Surprisingly, I’ve gotten quite a bit of positive feedback with this transition. Many people are supportive of the creative lifestyle. Those who know your passions want to see you follow your dreams. There will also be quite a few people who criticize the choice. It’s only natural. Why on earth would I give up stability to do art?

My art teacher in high school once gave the advanced classes an exercise in making a living as a professional artist. He had us budget the cost of materials and how much we’d have to charge for each painting/drawing/creative-something to make a profit. I remember the lesson I came away with was “Wow, being an artist would suck.” And that was my mind set for years. People would ask me if I was going to pursue art as a career and all I could say was “No, I don’t want to be poor.”

I refused to call myself an artist for the longest time. Even in the context of a hobby I renounced the artistic title. It appeared to bring with it an intense sort of scrutiny from the outside world. If you say you’re an artist, people want to see what you’ve got. “Prove it,” they say.

I didn’t want to prove anything to anyone.

Obviously, I have tried to adjust to a more structured environment, but my artist’s heart has other plans for me. Neglecting my creative energy is a cruel sort of malnourishment. I can no longer pretend or wish I am not an artist.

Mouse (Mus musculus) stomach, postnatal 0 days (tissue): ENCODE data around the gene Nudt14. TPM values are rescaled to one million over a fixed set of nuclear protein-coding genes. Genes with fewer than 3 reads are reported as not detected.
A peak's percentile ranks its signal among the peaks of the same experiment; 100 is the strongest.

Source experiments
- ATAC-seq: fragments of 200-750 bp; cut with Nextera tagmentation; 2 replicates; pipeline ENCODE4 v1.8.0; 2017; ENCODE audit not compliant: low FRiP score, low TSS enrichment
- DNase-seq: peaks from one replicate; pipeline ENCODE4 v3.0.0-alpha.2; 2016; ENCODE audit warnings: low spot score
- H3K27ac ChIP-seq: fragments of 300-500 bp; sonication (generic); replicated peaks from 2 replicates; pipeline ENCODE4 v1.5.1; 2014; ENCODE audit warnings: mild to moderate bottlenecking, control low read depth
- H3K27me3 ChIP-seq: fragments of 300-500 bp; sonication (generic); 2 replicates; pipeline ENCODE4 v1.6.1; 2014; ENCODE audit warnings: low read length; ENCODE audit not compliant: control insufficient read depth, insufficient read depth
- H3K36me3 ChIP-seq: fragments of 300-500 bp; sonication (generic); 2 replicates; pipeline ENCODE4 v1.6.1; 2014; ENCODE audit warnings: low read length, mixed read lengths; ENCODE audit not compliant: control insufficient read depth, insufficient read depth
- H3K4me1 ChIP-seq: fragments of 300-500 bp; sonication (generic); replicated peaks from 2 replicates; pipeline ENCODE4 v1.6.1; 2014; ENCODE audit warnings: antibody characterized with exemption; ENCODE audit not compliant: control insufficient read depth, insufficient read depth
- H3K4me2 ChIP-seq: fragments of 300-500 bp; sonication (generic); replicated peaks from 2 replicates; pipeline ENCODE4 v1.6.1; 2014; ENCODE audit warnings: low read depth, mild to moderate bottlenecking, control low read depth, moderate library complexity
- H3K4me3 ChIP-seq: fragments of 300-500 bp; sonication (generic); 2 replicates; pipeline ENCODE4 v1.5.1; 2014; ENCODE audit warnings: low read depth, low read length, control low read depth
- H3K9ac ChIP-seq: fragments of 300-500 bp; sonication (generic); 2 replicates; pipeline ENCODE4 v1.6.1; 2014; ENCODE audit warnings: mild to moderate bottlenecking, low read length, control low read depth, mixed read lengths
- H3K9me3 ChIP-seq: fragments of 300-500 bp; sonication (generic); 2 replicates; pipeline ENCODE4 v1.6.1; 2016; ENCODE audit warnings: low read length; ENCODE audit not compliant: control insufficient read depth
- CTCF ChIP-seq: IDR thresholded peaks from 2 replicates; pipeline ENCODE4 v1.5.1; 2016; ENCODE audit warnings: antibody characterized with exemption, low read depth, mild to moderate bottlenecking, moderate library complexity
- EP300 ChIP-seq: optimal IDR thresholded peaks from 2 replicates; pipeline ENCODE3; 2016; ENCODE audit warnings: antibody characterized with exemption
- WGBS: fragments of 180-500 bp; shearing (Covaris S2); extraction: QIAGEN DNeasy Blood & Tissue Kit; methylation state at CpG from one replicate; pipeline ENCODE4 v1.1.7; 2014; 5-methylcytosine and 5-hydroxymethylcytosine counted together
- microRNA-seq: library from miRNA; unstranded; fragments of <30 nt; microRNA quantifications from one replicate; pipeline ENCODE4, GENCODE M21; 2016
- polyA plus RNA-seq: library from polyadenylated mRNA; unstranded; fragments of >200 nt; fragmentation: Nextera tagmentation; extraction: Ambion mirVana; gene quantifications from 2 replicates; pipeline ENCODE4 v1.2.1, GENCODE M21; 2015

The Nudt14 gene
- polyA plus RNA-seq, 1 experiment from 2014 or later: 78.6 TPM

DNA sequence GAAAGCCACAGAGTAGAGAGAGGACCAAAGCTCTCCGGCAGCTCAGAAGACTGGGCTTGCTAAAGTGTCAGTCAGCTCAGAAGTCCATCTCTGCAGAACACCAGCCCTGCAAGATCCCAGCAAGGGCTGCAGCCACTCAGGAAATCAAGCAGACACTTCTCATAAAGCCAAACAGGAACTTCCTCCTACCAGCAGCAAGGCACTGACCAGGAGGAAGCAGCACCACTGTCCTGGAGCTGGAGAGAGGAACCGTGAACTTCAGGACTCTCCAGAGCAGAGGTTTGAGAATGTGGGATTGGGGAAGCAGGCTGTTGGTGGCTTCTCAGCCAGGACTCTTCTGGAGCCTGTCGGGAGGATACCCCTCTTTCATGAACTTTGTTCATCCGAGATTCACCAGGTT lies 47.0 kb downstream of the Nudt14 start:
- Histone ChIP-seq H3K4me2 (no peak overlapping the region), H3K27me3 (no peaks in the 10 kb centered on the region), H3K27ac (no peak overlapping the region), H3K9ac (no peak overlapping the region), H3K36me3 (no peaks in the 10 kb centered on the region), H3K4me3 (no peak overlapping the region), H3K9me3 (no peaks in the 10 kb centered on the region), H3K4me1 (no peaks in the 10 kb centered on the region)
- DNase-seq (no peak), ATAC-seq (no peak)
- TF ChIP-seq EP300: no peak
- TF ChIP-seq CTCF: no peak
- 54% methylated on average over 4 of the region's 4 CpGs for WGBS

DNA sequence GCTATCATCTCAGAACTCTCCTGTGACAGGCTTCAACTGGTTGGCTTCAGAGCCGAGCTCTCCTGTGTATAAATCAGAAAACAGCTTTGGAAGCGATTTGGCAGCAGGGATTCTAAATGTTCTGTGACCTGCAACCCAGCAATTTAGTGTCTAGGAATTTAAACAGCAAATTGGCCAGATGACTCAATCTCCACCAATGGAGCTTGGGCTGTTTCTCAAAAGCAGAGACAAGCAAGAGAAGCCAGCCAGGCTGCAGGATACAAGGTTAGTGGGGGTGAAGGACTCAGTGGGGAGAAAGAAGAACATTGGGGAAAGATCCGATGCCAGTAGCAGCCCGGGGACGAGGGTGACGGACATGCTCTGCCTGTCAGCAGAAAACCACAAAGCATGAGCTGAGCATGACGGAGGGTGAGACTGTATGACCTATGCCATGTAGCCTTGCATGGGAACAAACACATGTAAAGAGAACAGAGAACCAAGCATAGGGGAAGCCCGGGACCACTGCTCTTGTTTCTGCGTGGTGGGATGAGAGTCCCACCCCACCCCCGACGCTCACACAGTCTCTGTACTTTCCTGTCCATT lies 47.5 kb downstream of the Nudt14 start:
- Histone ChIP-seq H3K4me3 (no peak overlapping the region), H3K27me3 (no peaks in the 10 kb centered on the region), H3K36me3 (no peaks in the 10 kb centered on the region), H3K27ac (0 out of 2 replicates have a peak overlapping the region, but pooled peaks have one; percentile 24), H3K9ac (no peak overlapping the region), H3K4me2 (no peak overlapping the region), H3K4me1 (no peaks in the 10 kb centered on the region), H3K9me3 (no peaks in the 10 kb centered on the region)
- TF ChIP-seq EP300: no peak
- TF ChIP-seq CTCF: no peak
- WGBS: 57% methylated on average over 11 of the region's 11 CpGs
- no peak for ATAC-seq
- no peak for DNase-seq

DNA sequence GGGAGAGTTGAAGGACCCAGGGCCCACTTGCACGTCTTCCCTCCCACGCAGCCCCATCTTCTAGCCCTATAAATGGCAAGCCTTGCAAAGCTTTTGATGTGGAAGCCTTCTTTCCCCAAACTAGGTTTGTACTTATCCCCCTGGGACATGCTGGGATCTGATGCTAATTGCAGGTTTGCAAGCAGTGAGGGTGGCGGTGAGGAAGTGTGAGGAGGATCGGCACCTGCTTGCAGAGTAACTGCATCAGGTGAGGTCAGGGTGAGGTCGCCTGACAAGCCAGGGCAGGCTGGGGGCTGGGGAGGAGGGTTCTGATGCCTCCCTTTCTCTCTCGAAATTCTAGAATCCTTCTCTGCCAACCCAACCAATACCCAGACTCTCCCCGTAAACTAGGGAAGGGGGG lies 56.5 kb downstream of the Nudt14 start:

Side note: For those of you who are creative dreamers and you find contentment in traditional careers—I’ve got a lot of admiration for you.

Being an artist means a variety of things. Sometimes, it’s not just about creating works of art. It’s about the way you see the world. The way you take in energy and filter it in your mind. Artists process input and stimuli in a way that creates an end product. Their brains are little creative factories. Random pieces go in—weird, inspiring, mundane, beautiful, horrific, eloquent, and/or confusing things come out; assembled and packaged in a new way. With that being said, we all have the ability to be an artist.

Not all of it is gold. Not all of it should be shared with the world. I’ve got a lot of duds. They are literally stored in a folder on my laptop called “Duds.” Art, writing, poems, songs, recipes, random creations—they’ll never see the light of day. The important thing is that I keep creating. If I don’t, I develop creative constipation. For those of you who are highly sensitive, I’m sure you know the feeling well. It’s like expecting an extrovert to remain silent in a room full of people. You might see their eyelid twitching as they try to control the urge to socialize. Painful to watch. Painful to endure.

In conclusion, I’m an artist. I quit my day job. Now I’m going to figure out how to function and pay my bills before my savings runs dry. Ready and go!

If you have any words of wisdom, questions, encouragement, etc. please do comment below. I will be posting more about my journey as months go by. Whether anyone reads this blog or not.

You’re welcome, internet.


Further Reading: